Saroyan


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Sa·roy·an

 (sə-roi′ən), William 1908-1981.
American writer whose works include short stories, such as "The Daring Young Man on the Flying Trapeze" (1934), plays, most notably The Time of Your Life (1939), and novels.
American Heritage® Dictionary of the English Language, Fifth Edition. Copyright © 2016 by Houghton Mifflin Harcourt Publishing Company. Published by Houghton Mifflin Harcourt Publishing Company. All rights reserved.

Sa•roy•an

(səˈrɔɪ ən)

n.
William, 1908–81, U.S. writer.
Random House Kernerman Webster's College Dictionary, © 2010 K Dictionaries Ltd. Copyright 2005, 1997, 1991 by Random House, Inc. All rights reserved.
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Noun1.Saroyan - United States writer of plays and short stories (1908-1981)
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References in periodicals archive ?
The playwrights, with the exception of Lillian Hellman, are men: O'Neill, Odets, Saroyan, Wilder, Williams, Miller, Albee, and so on.
William Saroyan was called "sinful" in the New York Times and threatened with a court-martial by the Office of War Information for writing the antiwar novel The Adventures of Wesley Jackson, which ends with the commie sentiment, "Human beings must not murder one another.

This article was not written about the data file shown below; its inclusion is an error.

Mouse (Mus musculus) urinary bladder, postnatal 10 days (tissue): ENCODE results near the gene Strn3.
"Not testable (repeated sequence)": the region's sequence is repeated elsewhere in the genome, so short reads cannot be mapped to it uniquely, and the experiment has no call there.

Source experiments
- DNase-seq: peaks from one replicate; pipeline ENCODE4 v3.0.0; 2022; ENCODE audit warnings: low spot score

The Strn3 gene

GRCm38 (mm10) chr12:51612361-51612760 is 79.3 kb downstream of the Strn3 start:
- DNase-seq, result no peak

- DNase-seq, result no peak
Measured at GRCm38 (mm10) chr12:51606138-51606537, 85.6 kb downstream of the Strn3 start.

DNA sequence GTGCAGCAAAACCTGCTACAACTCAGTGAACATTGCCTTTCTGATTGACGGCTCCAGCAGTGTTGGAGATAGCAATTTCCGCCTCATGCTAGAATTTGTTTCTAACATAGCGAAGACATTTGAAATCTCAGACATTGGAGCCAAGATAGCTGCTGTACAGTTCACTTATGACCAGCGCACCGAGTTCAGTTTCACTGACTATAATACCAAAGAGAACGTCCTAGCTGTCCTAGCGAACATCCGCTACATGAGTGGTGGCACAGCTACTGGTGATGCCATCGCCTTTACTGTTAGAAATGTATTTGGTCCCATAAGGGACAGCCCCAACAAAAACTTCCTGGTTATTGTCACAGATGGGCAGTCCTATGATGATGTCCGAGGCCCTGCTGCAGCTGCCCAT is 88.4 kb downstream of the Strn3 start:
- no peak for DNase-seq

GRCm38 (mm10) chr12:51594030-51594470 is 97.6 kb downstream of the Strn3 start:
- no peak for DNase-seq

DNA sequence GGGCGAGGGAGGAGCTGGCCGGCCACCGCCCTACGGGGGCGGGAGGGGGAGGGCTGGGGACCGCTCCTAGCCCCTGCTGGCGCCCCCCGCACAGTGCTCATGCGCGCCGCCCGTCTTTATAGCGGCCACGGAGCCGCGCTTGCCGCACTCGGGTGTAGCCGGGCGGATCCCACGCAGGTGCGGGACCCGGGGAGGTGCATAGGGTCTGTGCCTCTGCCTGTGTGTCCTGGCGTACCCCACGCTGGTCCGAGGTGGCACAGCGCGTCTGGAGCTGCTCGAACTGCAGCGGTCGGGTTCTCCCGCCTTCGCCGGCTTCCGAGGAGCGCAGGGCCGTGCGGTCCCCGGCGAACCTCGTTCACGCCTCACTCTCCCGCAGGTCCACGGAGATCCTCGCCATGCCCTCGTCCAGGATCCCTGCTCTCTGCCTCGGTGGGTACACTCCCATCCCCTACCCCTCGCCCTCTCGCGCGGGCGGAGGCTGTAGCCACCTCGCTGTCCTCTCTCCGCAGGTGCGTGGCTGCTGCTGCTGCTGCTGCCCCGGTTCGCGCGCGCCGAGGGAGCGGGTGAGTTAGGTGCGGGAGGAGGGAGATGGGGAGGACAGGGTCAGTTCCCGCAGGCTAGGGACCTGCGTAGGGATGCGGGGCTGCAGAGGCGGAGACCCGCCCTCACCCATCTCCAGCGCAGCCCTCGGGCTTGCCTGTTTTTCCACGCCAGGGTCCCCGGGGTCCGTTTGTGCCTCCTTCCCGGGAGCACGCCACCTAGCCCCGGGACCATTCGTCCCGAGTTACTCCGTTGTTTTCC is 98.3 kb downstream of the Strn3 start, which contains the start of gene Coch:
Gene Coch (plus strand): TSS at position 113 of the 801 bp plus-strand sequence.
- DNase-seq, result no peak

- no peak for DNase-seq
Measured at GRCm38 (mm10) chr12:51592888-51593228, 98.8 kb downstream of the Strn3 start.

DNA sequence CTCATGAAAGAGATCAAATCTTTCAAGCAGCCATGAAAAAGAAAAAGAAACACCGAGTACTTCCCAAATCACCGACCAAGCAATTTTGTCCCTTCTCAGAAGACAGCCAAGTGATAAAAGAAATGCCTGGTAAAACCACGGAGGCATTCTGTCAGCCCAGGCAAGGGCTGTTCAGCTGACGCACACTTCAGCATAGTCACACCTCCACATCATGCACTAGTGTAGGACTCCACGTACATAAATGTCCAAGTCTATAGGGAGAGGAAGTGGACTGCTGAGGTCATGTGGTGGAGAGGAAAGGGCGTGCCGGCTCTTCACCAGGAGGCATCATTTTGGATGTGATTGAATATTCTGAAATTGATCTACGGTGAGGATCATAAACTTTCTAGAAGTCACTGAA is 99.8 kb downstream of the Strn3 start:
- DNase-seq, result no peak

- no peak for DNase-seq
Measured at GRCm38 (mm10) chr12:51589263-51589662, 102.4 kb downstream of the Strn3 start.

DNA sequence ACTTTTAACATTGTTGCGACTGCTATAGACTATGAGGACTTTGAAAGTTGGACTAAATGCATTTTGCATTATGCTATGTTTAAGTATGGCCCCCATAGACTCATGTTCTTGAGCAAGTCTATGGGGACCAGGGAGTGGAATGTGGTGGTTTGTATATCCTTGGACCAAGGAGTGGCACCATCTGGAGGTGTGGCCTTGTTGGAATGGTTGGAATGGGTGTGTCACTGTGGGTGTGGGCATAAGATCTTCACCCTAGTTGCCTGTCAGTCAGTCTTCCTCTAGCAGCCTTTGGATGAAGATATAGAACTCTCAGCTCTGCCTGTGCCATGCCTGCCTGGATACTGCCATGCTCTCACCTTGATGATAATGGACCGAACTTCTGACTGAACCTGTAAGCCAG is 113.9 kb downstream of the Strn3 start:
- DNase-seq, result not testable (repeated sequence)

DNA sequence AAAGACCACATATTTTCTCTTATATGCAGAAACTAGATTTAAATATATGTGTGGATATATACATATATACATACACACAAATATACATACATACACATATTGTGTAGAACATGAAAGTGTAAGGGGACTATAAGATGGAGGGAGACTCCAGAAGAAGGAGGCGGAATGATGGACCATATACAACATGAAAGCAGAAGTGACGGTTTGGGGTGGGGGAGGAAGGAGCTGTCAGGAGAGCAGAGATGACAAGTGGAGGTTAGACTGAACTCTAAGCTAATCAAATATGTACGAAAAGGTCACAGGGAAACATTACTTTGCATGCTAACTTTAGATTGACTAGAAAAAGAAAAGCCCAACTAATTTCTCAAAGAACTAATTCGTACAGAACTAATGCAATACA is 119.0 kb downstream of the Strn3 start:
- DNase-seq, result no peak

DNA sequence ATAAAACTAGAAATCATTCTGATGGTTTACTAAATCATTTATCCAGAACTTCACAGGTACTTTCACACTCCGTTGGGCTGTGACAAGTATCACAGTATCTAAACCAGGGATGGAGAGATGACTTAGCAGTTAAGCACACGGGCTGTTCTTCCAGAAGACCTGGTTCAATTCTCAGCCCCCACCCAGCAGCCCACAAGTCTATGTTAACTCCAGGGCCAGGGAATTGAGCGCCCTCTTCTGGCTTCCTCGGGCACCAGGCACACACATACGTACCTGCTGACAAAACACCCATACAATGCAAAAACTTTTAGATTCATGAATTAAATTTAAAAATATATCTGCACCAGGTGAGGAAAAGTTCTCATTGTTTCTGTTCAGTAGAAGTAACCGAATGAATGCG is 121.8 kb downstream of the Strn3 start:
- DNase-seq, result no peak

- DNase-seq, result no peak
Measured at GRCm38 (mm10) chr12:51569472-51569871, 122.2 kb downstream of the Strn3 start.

(As does the reproach, implied in this disillusion, directed toward aesthetic fakery and the fetishization of youth and its sufferings.) The monstrous Saroyan, the paint job in the bordello, and Yoram's own return to Israelwhat do all these point to if not such a rejection?
Her first published poem was in Literary America in the 1930's in an issue that also contained one of William Saroyan's early short stories.
Meanwhile, federal medical examiner Camille Saroyan (Tarama Taylor) finds her job under threat.
It took William Saroyan, writer and fellow rebel (notorious for winning--and refusing--a Pulitzer Prize when Elvis was just a five-year-old in Tupelo, Miss.), to capture the true spirit of the man, and his music, in a Post essay entitled "It's Me, O Lord" (April 18, 1964).
The two commissions are a new adaptation by Appel of Chekhov's "The Cherry Orchard," which Appel will direct; and "Tracy's Tiger," a chamber musical that Penny Metropulos, Linda Alper, Douglas Langworthy and Sterling Tinsley adapted from a William Saroyan novel.
Originally published as Harlem as Seen by Hirschfeld by Hyperion Press in 1941, this handsome expanded edition features Hirschfeld's lively caricatures, prints, and drawings of Harlem's thriving nightlife and culture, as well as essays by William Saroyan, Zora Neale Thurston, and others.
Saroyan said many of his clients search for art in the architecture itself (which could be a problem for galleries hoping to sell those affluent homebuyers new work).
Bill Saroyan was somebody once--and never more so than in 1940, when he won the Pulitzer Prize and the New York Drama Critics' Circle Award for his play The Time of Your Life.